Better Schools TIP 1: Remember to smile, breathe, and have fun
The work is serious, but you don’t have to take yourself so seriously. That is the idea behind Rule #6.
What kind of energy do you want to bring to your school whether it is virtual, hybrid, or traditional?
You set the tone as the leader and you get to decide how you show up.
Each year is a challenge, but this year can be one of the best ever. It really can.
How might you approach this year if you told yourself this year, “I’m going to make this school year the best year yet”?
If you approach the work that way, you might just be surprised at what you accomplish.
Perspective and mindset is everything.
Earl Nightingale said it best, “We become what we think about.”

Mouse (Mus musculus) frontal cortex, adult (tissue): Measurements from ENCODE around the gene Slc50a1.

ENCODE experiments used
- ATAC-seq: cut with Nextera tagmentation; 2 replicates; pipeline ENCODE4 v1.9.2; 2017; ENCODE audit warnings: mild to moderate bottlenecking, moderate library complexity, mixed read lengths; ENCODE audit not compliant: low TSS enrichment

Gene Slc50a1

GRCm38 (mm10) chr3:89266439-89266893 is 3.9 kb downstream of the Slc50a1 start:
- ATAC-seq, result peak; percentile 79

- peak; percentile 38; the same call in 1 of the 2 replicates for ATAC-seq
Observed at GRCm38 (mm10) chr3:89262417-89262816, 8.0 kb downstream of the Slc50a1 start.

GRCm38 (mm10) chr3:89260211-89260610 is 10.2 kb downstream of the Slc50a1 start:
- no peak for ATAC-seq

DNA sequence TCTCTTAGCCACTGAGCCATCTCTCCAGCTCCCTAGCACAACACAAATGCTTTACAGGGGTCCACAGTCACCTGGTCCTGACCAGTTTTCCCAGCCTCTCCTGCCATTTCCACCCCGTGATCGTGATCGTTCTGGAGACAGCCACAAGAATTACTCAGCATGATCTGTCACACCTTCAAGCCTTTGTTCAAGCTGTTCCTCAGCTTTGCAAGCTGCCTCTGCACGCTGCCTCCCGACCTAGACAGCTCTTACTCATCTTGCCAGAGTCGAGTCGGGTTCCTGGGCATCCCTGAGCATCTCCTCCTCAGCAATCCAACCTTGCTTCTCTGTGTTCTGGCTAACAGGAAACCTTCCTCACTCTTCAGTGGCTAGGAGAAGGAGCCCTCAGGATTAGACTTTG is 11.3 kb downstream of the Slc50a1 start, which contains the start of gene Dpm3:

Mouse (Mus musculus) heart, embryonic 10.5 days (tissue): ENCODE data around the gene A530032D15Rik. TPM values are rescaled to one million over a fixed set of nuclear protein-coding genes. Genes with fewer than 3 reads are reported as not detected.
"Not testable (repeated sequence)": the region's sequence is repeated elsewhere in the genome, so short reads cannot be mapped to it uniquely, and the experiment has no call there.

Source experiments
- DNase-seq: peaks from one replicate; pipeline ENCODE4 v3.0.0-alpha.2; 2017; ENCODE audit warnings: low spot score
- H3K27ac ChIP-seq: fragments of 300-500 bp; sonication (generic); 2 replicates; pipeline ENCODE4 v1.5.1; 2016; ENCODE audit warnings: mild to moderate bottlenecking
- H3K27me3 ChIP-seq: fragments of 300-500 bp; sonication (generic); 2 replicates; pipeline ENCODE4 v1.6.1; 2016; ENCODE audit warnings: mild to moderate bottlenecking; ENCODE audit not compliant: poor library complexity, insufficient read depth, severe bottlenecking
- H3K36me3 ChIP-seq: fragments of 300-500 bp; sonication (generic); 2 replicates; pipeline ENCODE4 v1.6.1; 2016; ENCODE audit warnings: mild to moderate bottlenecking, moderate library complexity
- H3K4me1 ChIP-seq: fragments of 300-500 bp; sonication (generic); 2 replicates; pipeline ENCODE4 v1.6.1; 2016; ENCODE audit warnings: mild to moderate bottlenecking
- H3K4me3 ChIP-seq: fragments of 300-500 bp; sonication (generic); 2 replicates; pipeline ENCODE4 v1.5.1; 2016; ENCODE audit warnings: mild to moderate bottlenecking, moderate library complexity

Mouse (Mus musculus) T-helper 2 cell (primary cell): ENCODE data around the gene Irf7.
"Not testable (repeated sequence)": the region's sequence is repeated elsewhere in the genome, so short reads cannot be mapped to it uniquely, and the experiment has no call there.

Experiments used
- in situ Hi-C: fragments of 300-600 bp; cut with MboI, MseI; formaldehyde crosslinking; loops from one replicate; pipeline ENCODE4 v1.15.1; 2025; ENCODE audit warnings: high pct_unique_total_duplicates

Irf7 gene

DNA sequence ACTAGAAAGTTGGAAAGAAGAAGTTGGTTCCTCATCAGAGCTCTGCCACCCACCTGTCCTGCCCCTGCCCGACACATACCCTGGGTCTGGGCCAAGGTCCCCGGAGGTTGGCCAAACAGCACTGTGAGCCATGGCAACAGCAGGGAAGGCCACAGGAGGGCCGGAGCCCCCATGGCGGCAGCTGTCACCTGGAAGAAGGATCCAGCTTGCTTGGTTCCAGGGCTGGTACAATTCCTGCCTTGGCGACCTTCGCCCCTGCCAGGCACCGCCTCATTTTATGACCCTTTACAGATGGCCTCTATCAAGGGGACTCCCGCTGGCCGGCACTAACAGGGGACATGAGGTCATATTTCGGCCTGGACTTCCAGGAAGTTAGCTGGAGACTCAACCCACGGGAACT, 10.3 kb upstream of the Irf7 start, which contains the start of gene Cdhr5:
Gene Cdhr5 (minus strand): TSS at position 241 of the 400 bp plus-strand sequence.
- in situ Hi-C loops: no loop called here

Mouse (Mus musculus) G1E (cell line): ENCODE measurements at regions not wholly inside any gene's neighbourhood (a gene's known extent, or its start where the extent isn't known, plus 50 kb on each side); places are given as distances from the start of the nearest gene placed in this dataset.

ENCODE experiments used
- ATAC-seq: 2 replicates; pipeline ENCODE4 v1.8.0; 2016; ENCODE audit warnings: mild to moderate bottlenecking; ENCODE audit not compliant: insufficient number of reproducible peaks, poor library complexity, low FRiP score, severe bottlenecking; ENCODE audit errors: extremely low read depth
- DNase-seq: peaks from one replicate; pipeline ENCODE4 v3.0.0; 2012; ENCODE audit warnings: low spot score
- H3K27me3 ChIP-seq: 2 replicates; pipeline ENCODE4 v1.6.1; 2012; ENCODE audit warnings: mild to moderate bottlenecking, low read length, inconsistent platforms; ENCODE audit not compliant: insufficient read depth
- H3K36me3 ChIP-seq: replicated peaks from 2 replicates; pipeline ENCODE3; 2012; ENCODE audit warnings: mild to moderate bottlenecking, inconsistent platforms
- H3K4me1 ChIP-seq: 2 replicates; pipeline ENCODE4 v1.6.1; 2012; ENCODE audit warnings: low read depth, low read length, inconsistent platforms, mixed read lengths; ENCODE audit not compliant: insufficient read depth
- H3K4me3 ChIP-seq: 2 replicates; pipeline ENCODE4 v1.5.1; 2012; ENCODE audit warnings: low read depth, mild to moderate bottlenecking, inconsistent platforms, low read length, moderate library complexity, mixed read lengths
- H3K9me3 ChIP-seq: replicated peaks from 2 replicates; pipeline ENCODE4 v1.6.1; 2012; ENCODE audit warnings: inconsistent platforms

Make sure you’re thinking about the right stuff. While you’re at it, don’t forget to smile, breathe, and have fun.
TIP 2: Imagine “What if …”
These two words are magic and are the foundation of innovative thinking.
Innovation is exactly what we need to build better schools.
Take 5 minutes to read this post on “What if?” questions. After that, spend the next 25 minutes with a Google Doc, journal, or whiteboard and write as many “What If?” questions you can.
Set a timer. When it goes off, stop.
90% of your ideas might be terrible, but the 10% that work will help you on a journey building better schools (even in a pandemic).
TIP 3: Hand over control
In The Pedagogy of the Oppressed, Paulo Freire challenges the reader to stop using a “banking model” of education where the teacher is the expert who pours her knowledge into her students’ minds.
Elevate your students’ status. See their expertise and what they bring to the table. Co-create and lesson design with them.
I love it when teachers collaborate via PLCs and push colleagues to build better lessons.
What if we gave the students a seat at that table? If you want to build a better school ask the kids how to do it.
I’m sure they have some ideas if we’re courageous enough to listen.